It’s still unclear whether Jordan can command the needed 217 votes when the full House votes. The Ohioan founded the ultra-conservative House Freedom Caucus (HFC) and was part of the group that booted McCarthy from the speaker’s chair. The Caucus’ hardline members have had a hand in removing—voluntarily or otherwise—the last three Republican House speakers. Jordan is not well liked by either moderate Republicans or the Democrats. He is, however, favored by Trump and now has the support of the former speaker.

Much will depend upon what the 210 Republican representatives who voted to keep McCarthy as speaker will do. Although unable to elect a speaker on their own, they can certainly stand in the way of anointing a member of the HFC.

Moderate House Republicans have already indicated their opposition to Jordan. Congressman Don Bacon (R-NE) was reported saying: “The fact is: If you reward bad behavior, you’re going to get more of it.” In a subsequent vote to gauge the amount opposition Jordan might be facing, 55 conference members said they would oppose Jordan’s nomination if brought to the House floor for a vote. It’s a lot of opposition to overcome.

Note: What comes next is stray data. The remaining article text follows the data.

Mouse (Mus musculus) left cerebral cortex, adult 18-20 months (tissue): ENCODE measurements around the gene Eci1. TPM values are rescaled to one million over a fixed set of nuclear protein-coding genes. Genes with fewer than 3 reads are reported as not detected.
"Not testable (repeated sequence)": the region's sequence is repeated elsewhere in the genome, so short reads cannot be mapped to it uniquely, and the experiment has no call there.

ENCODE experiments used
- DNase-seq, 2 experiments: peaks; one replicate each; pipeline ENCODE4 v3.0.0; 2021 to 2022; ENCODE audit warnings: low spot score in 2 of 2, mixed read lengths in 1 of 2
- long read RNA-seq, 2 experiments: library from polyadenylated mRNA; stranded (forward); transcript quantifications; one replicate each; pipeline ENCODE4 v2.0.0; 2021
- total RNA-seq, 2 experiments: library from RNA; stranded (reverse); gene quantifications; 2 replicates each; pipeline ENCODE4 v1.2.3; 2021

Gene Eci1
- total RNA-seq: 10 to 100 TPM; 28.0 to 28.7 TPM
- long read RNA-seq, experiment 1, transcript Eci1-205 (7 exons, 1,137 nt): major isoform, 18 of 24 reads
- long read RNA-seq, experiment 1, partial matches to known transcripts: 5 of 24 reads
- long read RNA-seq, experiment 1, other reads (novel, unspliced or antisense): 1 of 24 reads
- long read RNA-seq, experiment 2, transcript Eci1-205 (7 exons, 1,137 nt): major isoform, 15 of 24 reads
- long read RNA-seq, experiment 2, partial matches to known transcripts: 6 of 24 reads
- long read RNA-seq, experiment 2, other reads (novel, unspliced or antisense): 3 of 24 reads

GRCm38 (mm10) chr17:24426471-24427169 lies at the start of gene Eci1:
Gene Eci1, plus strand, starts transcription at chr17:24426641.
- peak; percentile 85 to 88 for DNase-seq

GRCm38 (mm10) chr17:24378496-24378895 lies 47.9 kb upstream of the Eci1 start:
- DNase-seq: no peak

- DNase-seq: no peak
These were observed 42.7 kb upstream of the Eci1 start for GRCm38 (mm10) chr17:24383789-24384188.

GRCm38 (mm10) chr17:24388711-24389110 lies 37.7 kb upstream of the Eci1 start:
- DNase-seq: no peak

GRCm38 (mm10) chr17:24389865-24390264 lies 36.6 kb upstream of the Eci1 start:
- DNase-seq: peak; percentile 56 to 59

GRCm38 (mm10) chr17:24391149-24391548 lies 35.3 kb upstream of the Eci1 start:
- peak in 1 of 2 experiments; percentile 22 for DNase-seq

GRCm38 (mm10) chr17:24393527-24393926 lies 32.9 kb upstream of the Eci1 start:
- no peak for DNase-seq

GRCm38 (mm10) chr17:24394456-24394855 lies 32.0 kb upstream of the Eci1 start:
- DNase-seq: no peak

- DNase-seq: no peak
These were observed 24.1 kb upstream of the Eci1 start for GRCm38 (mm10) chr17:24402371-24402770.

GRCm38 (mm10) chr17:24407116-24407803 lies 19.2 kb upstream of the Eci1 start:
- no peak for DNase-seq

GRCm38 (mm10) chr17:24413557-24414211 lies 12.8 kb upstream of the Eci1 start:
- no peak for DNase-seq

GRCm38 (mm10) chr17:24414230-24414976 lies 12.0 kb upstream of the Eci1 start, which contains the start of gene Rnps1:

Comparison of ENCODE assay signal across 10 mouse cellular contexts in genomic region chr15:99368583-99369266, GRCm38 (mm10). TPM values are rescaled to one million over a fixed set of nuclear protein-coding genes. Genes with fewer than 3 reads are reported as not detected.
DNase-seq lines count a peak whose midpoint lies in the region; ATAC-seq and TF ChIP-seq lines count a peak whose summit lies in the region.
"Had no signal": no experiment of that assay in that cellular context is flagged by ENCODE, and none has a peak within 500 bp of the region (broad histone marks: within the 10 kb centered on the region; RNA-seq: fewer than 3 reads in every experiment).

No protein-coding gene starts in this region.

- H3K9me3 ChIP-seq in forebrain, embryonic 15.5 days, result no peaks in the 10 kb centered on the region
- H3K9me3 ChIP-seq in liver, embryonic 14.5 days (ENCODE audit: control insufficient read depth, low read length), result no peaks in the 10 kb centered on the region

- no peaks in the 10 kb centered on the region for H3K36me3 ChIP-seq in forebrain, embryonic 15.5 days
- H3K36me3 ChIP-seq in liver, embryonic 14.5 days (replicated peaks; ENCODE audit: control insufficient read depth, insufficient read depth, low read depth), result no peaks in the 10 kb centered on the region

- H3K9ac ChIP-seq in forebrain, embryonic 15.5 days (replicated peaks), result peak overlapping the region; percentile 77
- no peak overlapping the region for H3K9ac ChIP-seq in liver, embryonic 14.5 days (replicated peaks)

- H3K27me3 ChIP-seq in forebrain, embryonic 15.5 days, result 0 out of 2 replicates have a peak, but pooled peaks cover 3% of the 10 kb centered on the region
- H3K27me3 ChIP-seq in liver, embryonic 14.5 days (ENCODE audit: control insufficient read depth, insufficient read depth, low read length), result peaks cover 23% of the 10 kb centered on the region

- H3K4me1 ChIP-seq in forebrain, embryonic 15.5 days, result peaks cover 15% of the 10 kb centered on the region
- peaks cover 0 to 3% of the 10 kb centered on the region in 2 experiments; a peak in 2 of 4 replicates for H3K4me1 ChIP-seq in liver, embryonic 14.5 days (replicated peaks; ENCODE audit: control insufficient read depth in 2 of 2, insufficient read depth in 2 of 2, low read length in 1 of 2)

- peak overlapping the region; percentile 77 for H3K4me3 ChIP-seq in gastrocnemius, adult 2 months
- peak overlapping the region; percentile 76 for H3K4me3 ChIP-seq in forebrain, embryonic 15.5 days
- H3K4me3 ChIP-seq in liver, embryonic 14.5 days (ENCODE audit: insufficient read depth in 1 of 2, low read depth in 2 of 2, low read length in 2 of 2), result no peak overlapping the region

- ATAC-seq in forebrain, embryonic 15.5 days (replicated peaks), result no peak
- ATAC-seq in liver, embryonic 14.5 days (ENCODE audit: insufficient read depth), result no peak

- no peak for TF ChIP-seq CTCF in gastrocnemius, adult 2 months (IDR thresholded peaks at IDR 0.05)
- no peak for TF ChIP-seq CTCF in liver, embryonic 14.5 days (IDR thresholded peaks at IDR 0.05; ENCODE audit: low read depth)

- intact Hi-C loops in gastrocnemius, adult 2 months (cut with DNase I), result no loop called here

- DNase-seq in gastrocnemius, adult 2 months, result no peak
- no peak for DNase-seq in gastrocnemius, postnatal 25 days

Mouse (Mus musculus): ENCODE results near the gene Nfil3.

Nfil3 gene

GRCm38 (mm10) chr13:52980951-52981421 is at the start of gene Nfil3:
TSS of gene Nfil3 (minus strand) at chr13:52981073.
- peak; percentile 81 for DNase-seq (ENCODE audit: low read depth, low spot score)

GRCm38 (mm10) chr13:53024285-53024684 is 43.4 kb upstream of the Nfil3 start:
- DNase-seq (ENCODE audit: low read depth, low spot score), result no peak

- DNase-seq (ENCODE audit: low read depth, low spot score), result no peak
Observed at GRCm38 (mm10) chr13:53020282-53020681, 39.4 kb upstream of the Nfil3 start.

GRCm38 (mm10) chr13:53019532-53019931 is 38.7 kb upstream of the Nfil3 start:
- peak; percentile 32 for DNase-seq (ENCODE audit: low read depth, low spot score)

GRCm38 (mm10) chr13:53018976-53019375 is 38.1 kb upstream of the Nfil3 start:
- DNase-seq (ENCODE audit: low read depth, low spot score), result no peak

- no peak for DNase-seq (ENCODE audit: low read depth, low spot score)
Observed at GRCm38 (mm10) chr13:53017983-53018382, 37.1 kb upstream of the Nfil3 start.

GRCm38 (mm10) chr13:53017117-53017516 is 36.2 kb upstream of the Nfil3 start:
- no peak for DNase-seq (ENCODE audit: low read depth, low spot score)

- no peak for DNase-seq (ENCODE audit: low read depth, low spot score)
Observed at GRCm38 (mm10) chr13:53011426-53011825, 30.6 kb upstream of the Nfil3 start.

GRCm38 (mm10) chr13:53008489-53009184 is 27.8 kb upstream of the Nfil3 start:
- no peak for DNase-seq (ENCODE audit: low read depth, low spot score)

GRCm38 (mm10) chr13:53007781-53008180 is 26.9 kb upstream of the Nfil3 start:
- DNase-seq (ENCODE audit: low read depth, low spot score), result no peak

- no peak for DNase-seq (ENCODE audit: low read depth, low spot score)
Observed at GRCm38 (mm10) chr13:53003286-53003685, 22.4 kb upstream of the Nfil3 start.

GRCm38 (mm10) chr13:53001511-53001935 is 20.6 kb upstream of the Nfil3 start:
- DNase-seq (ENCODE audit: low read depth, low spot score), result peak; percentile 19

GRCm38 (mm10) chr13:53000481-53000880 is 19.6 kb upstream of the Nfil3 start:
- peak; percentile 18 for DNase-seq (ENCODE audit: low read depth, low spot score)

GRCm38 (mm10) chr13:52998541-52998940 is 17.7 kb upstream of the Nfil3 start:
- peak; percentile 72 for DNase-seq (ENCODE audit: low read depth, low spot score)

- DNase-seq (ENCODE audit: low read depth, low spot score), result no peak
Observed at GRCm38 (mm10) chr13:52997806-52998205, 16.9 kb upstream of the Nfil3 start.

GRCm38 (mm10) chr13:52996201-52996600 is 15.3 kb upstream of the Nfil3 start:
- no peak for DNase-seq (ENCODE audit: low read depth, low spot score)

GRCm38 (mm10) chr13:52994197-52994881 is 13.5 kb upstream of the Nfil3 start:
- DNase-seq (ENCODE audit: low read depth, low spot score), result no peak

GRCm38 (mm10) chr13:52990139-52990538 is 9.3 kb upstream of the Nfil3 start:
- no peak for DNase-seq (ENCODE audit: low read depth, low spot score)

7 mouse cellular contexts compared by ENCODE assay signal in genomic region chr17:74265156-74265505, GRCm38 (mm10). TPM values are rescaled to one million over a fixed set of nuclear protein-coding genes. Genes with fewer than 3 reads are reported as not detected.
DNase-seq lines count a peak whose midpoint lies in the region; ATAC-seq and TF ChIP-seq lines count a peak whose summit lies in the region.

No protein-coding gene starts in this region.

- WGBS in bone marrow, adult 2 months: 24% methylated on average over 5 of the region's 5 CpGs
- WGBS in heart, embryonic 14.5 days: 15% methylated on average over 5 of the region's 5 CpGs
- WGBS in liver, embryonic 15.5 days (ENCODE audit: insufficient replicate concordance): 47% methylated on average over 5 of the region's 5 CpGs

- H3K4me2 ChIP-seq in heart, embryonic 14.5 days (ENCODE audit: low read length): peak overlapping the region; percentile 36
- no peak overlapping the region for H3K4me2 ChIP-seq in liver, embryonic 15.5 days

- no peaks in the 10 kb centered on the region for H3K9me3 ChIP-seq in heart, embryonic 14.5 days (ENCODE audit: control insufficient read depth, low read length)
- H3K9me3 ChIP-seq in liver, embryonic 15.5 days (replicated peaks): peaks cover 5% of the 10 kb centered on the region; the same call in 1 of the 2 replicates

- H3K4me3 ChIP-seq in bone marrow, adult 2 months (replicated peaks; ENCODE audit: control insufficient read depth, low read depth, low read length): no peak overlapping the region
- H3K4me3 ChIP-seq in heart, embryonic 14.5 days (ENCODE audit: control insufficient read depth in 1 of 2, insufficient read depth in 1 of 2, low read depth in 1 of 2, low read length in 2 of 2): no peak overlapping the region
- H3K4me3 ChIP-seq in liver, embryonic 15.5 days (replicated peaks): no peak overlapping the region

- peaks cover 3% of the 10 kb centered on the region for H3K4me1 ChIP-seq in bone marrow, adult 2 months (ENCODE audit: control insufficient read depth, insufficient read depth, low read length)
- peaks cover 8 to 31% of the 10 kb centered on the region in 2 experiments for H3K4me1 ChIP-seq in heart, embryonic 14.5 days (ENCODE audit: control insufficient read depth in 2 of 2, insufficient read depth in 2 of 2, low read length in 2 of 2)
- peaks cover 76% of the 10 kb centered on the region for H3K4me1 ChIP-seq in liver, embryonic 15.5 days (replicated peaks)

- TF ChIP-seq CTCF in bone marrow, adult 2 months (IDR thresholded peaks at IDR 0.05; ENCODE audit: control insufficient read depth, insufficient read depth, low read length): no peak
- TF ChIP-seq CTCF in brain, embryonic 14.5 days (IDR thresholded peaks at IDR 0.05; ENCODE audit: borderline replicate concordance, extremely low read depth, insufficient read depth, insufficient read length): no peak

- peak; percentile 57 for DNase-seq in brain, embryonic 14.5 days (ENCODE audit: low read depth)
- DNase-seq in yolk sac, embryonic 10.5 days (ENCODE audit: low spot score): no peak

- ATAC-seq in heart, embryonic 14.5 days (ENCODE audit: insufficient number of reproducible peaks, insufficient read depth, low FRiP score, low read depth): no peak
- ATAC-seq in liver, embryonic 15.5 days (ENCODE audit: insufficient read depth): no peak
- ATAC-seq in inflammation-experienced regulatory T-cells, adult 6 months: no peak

It’s critical to remember that Congress is facing a deadline of November 17th to pass FY 2024 appropriations or face the shutdown of the federal government. The government is currently operating under a continuing resolution. McCarthy’s support for the resolution led to his ouster. A harder-line conservative speaker is unlikely to care whether the government stays open.

The objective of those on the far right is all about chaos rather than compromise. It’s a goal shared by the former president. As if things couldn’t get weirder than they already are, Trump had even been talked about as a candidate for the speakership. There’s no requirement that the leader of the House must be a member of it. Marjorie Taylor Greene (R-GA) supports the idea and has been quoted as saying: “If Trump becomes Speaker of the House, the House chamber will be like a Trump rally every day!!”

Fortunately, it will never be. Not only has Trump indicated that he has a campaign to win, but the rules of the House are that no indicted individual can be speaker. McCarthy has recently indicated that he would be willing to re-take the speakership if other candidates cannot garner the needed votes. It’s a reversal of the position he took following his ouster. Should that occur, it’s reasonable to assume that he would continue to be under the thumb of the gang of eight that engineered his exit.

Any appearance of Republican consensus is illusory. Ultimately the failure of House Republicans to elect a new speaker outright could lead to a bipartisan solution to the problem. A deal between the Democrats and moderate Republicans could be struck in several ways. A moderate candidate like Austin or Minnesota Congressman Tom Emmer (R-MN) could be nominated and elected. Although a much less likely possibility, the Minority Leader of the House, Hakeem Jefferies (D-NY), could also be elected with the help of a half dozen or so Republicans. Stranger things have happened.